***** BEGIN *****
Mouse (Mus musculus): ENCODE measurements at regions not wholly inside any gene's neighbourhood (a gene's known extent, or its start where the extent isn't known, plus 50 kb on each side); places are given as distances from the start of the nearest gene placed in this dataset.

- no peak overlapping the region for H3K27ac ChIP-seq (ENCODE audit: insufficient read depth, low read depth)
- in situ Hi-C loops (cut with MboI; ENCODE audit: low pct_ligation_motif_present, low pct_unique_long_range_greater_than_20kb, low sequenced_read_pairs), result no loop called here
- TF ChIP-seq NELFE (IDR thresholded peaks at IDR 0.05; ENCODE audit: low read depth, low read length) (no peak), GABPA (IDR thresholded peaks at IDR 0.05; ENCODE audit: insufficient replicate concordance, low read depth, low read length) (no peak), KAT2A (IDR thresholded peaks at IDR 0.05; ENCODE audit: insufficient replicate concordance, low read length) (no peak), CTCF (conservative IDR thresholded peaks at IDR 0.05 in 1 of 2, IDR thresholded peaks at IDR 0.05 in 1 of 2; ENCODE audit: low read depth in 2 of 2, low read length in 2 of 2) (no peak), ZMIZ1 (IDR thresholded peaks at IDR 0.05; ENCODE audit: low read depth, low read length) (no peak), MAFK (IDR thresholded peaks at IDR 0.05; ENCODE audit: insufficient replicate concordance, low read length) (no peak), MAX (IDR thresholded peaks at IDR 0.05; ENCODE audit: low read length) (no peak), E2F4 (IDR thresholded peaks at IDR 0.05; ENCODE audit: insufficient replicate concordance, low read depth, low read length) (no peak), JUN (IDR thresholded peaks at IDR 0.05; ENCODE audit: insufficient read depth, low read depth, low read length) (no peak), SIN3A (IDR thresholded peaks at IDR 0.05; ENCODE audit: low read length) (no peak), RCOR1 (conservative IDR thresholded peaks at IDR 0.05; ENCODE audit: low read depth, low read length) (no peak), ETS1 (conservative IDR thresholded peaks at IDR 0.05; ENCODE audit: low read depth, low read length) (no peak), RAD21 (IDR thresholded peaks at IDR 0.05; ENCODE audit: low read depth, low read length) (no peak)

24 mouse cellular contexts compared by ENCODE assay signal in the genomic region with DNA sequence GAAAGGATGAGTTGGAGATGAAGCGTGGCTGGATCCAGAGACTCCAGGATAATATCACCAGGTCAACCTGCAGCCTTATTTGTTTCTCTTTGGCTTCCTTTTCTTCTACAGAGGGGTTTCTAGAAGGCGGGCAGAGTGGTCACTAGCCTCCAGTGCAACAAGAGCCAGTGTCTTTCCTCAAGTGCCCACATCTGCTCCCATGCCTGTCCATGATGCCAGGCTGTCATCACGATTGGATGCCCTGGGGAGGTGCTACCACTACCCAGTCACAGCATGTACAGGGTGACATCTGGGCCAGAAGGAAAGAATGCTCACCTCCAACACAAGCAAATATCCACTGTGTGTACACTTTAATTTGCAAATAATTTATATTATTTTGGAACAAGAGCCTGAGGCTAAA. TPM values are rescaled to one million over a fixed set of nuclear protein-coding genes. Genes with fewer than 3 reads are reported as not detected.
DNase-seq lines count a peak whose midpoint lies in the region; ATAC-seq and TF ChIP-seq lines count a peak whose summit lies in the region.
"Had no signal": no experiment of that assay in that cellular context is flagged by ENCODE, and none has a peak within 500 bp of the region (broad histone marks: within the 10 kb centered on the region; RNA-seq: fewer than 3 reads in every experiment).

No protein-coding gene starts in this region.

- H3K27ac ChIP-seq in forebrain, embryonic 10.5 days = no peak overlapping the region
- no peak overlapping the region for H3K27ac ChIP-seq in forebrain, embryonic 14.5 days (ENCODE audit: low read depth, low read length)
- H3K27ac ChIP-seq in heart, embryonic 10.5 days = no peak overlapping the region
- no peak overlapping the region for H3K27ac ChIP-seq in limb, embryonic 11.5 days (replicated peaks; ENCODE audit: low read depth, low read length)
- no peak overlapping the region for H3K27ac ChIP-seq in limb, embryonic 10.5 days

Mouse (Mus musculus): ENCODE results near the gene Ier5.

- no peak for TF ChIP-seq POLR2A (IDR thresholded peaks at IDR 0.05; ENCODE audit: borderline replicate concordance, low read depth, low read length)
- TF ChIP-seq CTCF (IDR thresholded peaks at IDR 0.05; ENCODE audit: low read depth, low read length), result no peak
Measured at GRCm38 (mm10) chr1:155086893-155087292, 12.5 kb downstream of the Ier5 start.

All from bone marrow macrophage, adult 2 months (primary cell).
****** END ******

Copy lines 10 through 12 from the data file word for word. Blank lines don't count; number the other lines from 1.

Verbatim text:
- no peak overlapping the region for H3K27ac ChIP-seq in forebrain, embryonic 14.5 days (ENCODE audit: low read depth, low read length)
- H3K27ac ChIP-seq in heart, embryonic 10.5 days = no peak overlapping the region
- no peak overlapping the region for H3K27ac ChIP-seq in limb, embryonic 11.5 days (replicated peaks; ENCODE audit: low read depth, low read length)